State Capitol Week in Review by benbenzhou


									                             State Capitol Week in Review

                                                                    November 13, 2009

       LITTLE ROCK – Beginning in January, high school guidance counselors in 58

Arkansas school districts will get a helping hand from career coaches.

       Technically the career coaches will be employees of local two-year colleges. They

will work at high schools in 21 Arkansas counties with high unemployment, or where

relatively few high school graduates go on to college.

       Some of the career coaches will be assigned to more than one school. They will

help students chart their academic future beyond high school and give them advice about

which career path best suits them.

       The move is part of a $10 million expansion of a state jobs program called

Arkansas Works, which seeks to improve the economy and create jobs through better

education and career training. In announcing the initiative the governor said he hoped that

the career coaches would be so successful during their three-year pilot program that it

would be expanded to all 75 counties in the state.

       The governor noted that guidance counselors have taken on more responsibilities,

such as disciplinarian, social worker and advisor on health issues. In some cases they

even act as "mommy and daddy," he said, so they should welcome the extra help.

       The director of the state Department of Career Education said the benefit of

having career coaches available in high schools would be that young people could begin

planning their futures sooner.

       Making decisions about the future can be complex and confusing, and adds a lot

of pressure on young people who already have plenty to worry about.
       Therefore the sooner they start to think about and plan for life after high school,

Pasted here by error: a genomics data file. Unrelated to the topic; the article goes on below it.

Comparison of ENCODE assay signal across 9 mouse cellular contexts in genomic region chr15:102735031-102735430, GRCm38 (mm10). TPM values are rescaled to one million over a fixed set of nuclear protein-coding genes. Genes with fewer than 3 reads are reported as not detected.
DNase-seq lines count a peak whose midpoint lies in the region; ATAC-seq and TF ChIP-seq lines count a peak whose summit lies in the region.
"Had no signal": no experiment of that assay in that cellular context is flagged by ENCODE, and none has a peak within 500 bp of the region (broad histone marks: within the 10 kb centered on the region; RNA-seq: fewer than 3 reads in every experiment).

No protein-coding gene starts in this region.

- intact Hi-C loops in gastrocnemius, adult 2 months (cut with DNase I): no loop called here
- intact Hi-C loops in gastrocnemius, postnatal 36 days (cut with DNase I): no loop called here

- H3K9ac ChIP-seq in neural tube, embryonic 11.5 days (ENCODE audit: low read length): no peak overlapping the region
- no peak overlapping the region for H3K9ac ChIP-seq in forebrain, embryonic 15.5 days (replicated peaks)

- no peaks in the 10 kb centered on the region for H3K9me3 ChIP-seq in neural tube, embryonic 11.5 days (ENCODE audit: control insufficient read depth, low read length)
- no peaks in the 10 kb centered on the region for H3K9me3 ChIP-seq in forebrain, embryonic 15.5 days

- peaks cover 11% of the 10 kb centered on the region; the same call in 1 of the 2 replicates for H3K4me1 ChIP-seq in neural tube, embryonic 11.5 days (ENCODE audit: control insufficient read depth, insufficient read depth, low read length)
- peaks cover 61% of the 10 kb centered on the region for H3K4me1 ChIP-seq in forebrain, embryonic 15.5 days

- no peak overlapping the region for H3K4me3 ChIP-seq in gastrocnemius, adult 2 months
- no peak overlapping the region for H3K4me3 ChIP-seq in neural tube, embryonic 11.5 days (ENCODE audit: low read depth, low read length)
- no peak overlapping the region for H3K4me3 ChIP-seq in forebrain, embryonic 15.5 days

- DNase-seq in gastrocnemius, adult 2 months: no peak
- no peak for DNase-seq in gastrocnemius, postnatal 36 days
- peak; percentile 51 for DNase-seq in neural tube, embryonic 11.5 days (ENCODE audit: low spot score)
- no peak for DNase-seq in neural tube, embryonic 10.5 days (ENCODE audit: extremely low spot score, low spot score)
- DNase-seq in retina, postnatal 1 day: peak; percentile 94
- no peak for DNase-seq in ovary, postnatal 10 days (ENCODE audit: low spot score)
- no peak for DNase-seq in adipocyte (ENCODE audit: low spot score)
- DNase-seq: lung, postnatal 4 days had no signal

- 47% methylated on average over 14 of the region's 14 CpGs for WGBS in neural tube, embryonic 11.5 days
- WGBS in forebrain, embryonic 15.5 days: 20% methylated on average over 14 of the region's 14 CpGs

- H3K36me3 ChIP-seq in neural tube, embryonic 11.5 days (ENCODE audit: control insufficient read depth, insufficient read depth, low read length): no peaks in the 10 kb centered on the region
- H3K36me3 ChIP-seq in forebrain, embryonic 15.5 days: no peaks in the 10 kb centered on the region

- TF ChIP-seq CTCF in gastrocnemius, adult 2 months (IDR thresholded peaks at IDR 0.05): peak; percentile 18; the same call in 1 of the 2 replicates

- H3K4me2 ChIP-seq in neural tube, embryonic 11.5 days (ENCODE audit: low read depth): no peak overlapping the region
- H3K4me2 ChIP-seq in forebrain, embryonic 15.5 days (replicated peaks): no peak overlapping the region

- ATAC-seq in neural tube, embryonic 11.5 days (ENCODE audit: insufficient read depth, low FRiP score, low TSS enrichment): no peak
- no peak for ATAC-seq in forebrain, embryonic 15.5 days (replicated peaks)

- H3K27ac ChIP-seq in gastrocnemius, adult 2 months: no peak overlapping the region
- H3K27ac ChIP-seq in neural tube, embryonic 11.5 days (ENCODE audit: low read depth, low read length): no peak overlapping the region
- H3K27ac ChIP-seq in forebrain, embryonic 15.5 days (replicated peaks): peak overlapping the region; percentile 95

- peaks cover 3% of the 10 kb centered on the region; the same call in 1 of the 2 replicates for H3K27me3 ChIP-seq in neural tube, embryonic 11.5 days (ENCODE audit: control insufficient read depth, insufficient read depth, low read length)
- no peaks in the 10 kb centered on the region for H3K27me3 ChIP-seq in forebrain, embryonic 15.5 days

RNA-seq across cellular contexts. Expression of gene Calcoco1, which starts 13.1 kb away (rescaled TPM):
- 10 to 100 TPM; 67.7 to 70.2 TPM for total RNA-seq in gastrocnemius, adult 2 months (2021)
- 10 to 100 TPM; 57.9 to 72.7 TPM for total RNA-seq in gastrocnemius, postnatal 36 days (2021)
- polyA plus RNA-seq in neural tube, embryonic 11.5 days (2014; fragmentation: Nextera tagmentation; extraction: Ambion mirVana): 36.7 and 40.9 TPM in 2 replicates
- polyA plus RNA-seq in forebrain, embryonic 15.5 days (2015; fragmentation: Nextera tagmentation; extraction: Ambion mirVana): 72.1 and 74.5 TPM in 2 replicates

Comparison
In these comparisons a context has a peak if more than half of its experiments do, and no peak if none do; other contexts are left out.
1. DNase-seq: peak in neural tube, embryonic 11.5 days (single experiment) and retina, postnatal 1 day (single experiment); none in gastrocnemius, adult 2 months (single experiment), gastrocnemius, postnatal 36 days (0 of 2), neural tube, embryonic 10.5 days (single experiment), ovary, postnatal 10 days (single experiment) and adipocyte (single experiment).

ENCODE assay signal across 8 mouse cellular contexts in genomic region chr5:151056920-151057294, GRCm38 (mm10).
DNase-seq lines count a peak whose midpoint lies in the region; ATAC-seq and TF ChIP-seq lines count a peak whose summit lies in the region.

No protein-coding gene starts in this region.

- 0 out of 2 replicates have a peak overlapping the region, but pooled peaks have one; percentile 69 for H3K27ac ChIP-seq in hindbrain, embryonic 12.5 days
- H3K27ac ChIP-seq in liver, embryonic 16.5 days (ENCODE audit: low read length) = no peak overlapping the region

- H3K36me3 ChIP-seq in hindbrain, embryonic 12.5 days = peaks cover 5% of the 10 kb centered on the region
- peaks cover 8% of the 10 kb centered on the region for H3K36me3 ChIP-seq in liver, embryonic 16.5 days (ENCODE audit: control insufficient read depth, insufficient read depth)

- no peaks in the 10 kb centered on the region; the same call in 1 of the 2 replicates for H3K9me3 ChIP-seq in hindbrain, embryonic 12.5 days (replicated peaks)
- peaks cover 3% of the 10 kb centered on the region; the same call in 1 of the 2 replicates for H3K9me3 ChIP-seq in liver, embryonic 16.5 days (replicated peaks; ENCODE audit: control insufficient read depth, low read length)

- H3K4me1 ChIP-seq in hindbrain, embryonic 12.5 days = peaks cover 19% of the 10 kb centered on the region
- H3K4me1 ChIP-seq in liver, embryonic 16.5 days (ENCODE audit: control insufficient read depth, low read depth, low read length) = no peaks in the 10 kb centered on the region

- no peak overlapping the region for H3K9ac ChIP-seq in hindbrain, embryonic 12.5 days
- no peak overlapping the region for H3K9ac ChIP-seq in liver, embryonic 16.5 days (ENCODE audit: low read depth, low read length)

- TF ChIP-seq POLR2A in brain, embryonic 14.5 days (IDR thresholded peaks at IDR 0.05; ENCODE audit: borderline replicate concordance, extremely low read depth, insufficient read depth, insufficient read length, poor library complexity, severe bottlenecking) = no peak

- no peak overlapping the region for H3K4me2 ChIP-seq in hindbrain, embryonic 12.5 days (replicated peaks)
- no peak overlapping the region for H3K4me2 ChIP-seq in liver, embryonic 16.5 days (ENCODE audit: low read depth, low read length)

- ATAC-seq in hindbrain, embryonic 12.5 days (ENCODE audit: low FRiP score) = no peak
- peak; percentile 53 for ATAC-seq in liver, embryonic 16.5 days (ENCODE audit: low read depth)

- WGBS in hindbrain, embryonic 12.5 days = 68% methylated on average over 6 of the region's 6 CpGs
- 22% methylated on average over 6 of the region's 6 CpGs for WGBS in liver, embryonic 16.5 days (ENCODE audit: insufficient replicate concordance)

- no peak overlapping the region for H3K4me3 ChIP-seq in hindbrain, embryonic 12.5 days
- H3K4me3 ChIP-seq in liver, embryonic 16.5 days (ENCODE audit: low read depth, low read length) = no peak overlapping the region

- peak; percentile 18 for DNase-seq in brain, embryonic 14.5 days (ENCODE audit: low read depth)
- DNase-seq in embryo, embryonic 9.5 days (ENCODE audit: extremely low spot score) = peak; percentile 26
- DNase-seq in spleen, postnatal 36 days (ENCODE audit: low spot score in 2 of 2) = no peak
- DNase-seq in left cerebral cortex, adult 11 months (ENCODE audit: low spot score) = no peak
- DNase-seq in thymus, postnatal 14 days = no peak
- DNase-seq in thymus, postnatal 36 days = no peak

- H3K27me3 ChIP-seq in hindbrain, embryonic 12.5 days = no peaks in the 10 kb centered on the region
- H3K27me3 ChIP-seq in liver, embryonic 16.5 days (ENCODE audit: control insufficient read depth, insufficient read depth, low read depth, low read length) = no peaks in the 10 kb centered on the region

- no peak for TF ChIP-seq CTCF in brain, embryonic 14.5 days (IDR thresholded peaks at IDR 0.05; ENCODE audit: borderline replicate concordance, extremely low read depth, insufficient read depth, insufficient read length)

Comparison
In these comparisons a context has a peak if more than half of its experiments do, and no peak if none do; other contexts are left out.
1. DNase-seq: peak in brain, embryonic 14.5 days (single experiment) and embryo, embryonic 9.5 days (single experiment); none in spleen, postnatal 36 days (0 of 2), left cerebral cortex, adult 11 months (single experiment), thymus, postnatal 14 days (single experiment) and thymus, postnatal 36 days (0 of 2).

the better prepared they will be.

       If a student's parents never went to college, it's more likely he or she will be

frustrated by the complexity of the application process and applying for financial aid.

Career coaches can help in those areas.

       Legislative leaders applauded the administration's commitment to job training

during the current period of economic difficulties.

       The Arkansas Works program is also designed to stimulate economic

development. The state is trying to recruit companies that create well-paid jobs and that

are competitive in the global economy. Those companies will locate and expand only in

areas that have a well educated workforce.

       Other programs in Arkansas Works help people get better jobs and find jobs if

they are unemployed. The web address is

       The Arkansas Works web page is designed to help individuals plan a realistic

career path. Visit a local Workforce Services Center to get log-in information. After

logging in you can learn how to write a resume or a cover letter, assess your skills and

find out about job opportunities in your field.

       The Arkansas Workforce Services Department keeps labor market information

and records of unemployment insurance. For example, the civilian labor force in

Arkansas is about 1,366,000 people whose average salary is $697 a week. Our annual per

capita income last year was $31,266, which ranked Arkansas 46th in the country.

       In terms of how many adults have a college degree, Arkansas ranks 49th. That is a

ranking that must improve if we want to improve the economy.

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